This identity drew new criticism. If a business’s purpose is to make you feel that it helps you avoid danger, it has an incentive to persuade you that danger is lurking around every corner. According to an investigation by Vice Media’s Motherboard site, even the company’s chief executive has admitted that Citizen bombards its clients with alerts — a barrage that strikes me as especially pernicious now that the company sells Protect subscriptions, with access to employees who can contact authorities, reach out to other users or “simply stay on a call with you until you feel safe again.” One employee told Mother Jones, “I felt like we’re not only distributing the heroin for free, we’re selling the Narcan.”
Last year, Citizen started sending “Magic Moments” videos like “Missing Teenage Girl Found.” These feel, more than anything, like yet another attempt at redefinition. “Look,” they say, “we’re not just a geolocated TikTok for ambient criminality. We’re community, connection, happy endings.”
My reaction to the video, I think, had to do with the way its superficial aping of journalism collided with its total absence of curiosity. It tries to look and move like the evening news, borrowing conventions that can signify an ethical seriousness about fact-finding; the OnAir hosts even speak in the distinctive cadences of news personalities. But these journalistic trappings fail to disguise the story’s flimsiness. Why was the girl missing in the first place? The clip accommodates benign explanations (thoughtlessness) and troubling ones (crisis, abduction) but settles on no explanation at all. It wants you alarmed (child gone!) and then soothed (child found!), and it wants you to associate the journey from one to the other with Citizen. But its approach feels uncanny. The story looks real but lacks the texture of reality, and the high stakes of a missing child, intended to give the video power, only make its plastic blitheness infuriating. Other Magic Moments struggle to make a case for the app at all; often they consist of users’ relaying first-responder activity to one another, contributing nothing to the outcome.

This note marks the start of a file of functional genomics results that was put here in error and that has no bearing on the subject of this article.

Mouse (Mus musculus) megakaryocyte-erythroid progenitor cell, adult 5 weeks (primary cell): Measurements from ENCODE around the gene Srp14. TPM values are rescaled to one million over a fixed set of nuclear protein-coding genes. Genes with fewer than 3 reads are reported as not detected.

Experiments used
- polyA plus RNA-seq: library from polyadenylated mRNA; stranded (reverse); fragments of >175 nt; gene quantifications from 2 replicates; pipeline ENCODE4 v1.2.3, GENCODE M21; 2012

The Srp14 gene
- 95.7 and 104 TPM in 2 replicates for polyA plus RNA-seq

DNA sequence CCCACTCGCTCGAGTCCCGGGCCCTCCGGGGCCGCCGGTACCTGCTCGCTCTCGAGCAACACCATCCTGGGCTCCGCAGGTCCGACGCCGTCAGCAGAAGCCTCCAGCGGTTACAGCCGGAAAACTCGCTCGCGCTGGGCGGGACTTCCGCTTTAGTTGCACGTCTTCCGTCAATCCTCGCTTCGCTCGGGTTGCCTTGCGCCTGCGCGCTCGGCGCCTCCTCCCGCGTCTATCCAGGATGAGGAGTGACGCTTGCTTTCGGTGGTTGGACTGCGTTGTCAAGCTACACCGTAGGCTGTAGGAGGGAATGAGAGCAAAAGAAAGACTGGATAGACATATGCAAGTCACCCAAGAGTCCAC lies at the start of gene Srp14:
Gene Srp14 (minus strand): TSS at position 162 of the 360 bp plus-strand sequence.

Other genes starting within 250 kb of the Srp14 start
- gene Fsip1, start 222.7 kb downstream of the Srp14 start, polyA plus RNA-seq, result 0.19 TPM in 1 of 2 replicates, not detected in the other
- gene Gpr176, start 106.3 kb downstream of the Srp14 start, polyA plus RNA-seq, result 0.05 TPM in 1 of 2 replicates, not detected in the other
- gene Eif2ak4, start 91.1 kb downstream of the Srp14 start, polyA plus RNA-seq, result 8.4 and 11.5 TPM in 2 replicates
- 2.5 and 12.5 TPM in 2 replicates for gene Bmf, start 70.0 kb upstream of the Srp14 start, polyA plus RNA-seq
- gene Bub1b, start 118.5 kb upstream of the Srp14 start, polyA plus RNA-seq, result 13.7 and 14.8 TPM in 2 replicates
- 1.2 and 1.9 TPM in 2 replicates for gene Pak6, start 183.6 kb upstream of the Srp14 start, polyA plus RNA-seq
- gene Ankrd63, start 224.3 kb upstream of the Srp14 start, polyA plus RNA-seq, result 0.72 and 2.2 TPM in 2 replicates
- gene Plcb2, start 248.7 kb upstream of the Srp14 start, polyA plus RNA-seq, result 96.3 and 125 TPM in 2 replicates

The company’s desires are the same ones shared by so many platforms: to snag eyeballs and turn the world into a participatory reality show. Future efforts to satisfy them may well resemble their predecessors. That Vice investigation established that the app’s “user footage” is sometimes generated by paid staff members. (The company says those employees are always identified.) As recently as May, Citizen published the name of a man it identified (incorrectly, it turns out) as an arsonist responsible for a California wildfire and offered a $30,000 bounty for his capture. The Vigilante days felt not so far behind.
All start-ups pivot and swerve in search of a sustainable path forward. (Citizen has yet to make more money that it spends.) But it’s unnerving to watch one do that improvised dance in the socially crucial space of community safety — traditionally the domain less of tech firms than of government, with supporting roles for civic groups and journalism. “Missing Teenage Girl” is part of an ongoing experiment in making viewers feel a certain way not just about an app but about their safety, their neighbors, their cities. If it works — that is, if it serves Citizen’s bottom line — the company will surely repeat it. Otherwise, it will try something else: new alerts, telling new stories about the world, stitched together from selectively curated scraps of reality. The subtext, of course, will stay constant. Sign up, join in, upgrade, renew. Stay on the phone until you feel safe.
Source photographs: Screen grabs from Citizen; Getty Images.
Peter C. Baker is a freelance writer in Evanston, Ill., and author of the novel “Planes,” to be published by Knopf.